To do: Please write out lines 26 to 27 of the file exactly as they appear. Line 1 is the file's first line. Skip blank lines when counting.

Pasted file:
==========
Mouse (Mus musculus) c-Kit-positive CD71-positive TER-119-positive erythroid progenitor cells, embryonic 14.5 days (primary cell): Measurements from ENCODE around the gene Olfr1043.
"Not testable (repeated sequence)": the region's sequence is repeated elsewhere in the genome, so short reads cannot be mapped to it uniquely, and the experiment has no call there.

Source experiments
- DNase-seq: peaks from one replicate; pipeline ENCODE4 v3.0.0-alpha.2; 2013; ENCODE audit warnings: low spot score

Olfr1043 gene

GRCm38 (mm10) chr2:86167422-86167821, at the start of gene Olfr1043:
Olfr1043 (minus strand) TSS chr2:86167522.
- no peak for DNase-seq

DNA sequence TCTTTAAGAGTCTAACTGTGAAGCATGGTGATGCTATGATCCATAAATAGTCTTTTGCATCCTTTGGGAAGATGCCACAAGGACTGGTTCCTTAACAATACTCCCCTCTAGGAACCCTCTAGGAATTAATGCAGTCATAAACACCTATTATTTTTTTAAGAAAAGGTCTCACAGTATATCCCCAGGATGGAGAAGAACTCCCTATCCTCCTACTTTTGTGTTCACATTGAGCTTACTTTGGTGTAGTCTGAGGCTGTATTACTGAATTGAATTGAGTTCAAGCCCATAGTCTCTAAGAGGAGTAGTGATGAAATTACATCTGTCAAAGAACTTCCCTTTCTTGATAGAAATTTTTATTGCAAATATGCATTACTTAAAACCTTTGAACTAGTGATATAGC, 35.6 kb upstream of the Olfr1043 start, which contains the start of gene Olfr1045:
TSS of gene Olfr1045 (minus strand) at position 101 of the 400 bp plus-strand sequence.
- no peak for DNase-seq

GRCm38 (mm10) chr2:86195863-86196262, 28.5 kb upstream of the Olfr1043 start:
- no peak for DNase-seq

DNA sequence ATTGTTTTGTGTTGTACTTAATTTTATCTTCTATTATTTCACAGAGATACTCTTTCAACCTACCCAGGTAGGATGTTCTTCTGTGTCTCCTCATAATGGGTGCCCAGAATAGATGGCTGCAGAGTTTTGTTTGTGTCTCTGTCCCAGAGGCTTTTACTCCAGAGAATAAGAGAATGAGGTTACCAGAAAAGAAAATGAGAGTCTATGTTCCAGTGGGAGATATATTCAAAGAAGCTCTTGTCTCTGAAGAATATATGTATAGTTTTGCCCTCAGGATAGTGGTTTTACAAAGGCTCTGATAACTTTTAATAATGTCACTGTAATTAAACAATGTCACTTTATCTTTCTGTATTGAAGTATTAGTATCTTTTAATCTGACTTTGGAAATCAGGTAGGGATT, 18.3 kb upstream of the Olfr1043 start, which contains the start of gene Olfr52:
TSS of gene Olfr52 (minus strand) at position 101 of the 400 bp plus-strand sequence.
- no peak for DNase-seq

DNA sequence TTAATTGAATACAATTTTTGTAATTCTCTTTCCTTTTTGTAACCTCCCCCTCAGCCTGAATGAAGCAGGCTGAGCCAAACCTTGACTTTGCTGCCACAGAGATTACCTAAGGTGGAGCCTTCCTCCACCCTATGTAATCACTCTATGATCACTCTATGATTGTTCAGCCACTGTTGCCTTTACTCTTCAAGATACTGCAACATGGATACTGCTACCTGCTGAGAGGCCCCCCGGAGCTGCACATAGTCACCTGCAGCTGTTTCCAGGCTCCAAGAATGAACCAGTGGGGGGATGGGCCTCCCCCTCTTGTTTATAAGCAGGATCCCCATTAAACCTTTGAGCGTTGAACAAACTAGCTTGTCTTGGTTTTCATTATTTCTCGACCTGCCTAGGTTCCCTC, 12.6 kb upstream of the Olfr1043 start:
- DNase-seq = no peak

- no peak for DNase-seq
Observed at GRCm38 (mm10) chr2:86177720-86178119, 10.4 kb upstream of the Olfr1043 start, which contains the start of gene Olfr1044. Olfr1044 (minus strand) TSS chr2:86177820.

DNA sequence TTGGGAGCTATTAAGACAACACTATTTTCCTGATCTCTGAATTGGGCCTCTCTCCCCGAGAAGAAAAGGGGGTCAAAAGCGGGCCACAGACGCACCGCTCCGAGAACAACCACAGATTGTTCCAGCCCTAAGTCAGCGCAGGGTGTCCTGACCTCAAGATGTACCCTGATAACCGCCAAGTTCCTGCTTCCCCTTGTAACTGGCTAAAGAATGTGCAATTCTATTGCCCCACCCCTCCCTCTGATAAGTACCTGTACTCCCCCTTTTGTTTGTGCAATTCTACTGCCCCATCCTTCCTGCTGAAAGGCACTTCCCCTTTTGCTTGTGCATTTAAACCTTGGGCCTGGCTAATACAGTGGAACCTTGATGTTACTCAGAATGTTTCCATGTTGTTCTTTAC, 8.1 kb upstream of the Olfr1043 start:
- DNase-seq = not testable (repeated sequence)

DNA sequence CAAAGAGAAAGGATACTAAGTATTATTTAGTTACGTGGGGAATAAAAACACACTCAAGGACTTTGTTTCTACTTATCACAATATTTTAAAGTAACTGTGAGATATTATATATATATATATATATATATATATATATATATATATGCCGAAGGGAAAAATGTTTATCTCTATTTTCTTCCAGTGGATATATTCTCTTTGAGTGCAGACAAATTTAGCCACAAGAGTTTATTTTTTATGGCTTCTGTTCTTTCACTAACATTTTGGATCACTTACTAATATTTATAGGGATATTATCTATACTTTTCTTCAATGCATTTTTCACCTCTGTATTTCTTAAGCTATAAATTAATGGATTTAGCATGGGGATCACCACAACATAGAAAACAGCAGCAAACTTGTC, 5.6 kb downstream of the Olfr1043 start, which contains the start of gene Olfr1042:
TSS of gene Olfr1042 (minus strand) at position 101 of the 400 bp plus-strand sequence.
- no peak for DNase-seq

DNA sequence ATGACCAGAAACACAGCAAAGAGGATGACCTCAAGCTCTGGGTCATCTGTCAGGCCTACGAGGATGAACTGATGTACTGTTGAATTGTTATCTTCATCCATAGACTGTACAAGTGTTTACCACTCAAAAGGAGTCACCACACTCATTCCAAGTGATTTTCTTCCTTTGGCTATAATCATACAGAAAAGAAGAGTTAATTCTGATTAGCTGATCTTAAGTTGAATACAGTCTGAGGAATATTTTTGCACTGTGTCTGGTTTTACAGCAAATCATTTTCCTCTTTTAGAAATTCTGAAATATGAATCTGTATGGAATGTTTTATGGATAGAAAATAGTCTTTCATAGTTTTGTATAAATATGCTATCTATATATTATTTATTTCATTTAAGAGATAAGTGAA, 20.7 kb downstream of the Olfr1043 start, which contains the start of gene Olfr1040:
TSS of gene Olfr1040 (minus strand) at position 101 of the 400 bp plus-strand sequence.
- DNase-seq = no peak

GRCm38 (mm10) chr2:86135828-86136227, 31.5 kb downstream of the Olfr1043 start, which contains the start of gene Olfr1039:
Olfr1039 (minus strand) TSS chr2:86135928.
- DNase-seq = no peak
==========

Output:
DNA sequence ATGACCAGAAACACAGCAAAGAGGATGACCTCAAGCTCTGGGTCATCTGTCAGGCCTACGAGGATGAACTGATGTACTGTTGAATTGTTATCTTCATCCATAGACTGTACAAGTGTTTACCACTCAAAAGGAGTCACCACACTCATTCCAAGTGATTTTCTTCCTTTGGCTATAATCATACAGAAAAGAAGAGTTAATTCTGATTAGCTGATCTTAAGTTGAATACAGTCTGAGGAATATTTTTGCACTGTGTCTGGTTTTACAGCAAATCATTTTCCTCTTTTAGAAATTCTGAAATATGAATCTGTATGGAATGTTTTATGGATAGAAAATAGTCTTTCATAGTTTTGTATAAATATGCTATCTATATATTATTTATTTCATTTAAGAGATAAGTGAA, 20.7 kb downstream of the Olfr1043 start, which contains the start of gene Olfr1040:
TSS of gene Olfr1040 (minus strand) at position 101 of the 400 bp plus-strand sequence.